Co-organized with CAA Media Finance, a new San Sebastian Festival Creative Investors’ Conference will see many of the good and great of the international film business descend on September’s fest edition to be pitched 10 higher-budget Spanish movies by their producers.
The Conference will run Sept.19-20. In a cosmopolitan lineup, titles pitched include international co-productions such as “Whalemen (At the Ends of the Earth)” from “Everest” director Baltasar Kormákur as well as the latest from “Amama” helmer Asier Altuna and “Raqa,” from Gerardo Herrero, an Academy Award wining producer for “The Secret in Their Eyes.”
The conference’s high-profile international investors, producers, agents and executives take in MUBI’s Bobby Allen, Piers Wenger at A24 Europe, Focus Features’s Kiska Higgs, 30West’s Trevor Groth, Vincent Maraval at Wild Bunch International and Netflix’s Teresa Moneo.
Also confirmed are the Elysian Film Group’s Danny Perkins, Neon CEO Tom Quinn, Cinetic Media’s John Sloss, Killer Films’ Christine Vachon, Patrick Wachsberger at Picture Perfect Entertainment and Participant Media’s Rob Williams.
CAA Media Finance’s Roeg Sutherland, Benjamin Kramer and Sarah Schweitzman will attend the conference and moderate sessions, along with conference co-curator and San Sebastian Festival consultant Wendy Mitchell.
The event includes keynote talks, in-depth case studies of top Spanish productions, panel discussions on current industry trends, technology innovations for storytellers and opportunities created by the rise of the streaming platforms.
The Creative Investors Conference forms part of Spanish Screenings XXL, a three-stage market organised under the aegis of Spain’s post-pandemic Recovery, Transformation and Resilience Plan (PRTR) to convert Spain into one of Europe’s preeminent film-TV hubs.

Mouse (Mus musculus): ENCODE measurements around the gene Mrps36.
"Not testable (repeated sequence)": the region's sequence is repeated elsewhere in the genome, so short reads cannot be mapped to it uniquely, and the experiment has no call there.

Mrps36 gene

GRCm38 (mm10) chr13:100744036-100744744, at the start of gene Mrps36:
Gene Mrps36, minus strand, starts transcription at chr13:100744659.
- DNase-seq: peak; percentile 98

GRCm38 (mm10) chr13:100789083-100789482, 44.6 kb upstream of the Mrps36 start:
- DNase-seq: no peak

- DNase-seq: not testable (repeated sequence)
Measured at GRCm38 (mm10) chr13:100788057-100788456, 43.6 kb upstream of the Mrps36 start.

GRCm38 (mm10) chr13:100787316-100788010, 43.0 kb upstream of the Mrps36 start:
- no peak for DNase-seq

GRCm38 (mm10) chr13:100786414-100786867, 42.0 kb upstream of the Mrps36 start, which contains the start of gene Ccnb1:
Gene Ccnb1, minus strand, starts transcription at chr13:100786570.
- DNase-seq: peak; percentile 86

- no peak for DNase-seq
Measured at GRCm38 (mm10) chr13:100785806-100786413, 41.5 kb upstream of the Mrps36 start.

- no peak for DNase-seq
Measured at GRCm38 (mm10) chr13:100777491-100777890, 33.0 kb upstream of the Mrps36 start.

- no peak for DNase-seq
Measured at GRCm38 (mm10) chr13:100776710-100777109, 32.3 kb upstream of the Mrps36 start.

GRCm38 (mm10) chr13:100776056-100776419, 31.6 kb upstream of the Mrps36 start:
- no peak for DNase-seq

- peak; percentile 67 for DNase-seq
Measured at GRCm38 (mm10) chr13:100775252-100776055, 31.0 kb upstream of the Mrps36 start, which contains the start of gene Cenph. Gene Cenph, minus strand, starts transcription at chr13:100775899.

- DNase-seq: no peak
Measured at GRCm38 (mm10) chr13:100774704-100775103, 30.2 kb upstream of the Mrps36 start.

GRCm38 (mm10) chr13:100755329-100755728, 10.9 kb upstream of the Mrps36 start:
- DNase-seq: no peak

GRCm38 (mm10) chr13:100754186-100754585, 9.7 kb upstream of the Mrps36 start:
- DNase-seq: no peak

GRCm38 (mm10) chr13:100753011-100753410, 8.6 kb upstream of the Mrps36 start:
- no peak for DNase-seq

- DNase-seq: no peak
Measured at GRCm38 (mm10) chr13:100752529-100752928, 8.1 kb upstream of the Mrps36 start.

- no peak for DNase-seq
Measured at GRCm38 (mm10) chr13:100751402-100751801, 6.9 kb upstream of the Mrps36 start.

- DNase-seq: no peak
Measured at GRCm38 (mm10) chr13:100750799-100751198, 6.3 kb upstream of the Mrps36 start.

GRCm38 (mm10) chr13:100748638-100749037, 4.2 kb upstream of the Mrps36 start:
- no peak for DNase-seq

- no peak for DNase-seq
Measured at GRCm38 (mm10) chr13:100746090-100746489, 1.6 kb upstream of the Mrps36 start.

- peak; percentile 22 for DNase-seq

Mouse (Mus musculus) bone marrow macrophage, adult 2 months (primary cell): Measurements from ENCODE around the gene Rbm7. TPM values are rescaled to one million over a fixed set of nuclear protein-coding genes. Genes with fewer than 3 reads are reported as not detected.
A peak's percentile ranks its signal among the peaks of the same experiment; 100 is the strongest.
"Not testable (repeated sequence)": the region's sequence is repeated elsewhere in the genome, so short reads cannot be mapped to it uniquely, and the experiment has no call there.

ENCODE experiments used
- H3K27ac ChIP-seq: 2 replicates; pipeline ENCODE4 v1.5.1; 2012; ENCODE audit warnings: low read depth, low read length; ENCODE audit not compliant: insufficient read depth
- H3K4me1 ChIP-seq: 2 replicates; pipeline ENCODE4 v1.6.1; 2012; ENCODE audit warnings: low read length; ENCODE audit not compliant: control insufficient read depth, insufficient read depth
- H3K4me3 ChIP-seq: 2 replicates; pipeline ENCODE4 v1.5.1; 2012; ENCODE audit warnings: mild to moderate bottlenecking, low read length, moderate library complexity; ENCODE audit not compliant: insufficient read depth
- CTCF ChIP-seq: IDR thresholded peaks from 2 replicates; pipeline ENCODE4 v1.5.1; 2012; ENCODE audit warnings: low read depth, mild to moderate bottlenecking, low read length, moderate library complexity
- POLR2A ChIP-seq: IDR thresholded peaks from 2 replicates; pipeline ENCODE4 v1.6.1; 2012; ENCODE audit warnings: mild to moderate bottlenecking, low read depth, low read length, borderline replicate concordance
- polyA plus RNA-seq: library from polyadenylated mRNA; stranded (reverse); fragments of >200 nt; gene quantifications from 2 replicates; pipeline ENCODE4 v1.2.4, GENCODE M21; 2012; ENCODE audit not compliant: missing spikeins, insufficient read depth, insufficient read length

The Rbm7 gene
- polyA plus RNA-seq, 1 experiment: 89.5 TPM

It also comes as, post pandemic, given the weakness of Spain’s posy COVID box office recovery, producers now battle to raise financing from Spain on projects budgeted at much above $2 million-$3 million. The only alternative for larger movies is either platform co-finance or international investment.
A brief breakdown of titles to be pitched at the Conference:
“Azahar Baby,” (Swel Noury Cazorla, Morocco)
One of the first projects out of the gate at Madrid-based Two Flavours Productions, set up in 2019 by two key figures on the Morocco-Spain film-TV axis, producer Sonia Ziadi Trives and Swel Noury, co-director of the Berlin Panorma-selected “Heaven’s Doors” and Dubai-prized “The Man Who Sold the World.”
“Evolution,” (Julio Soto, Spain)
A second animated feature from Soto, who debuted with undersea toon escapade “Deep,” and his studio, The Thinklab Media, relocated to his native Navarra. In it, an alien substance blends a young Zoe’s DNA with that of her pets, creating a team of intelligent animals led by the wild girl.
“Karmele,” (Asier Altuna, Spain, France)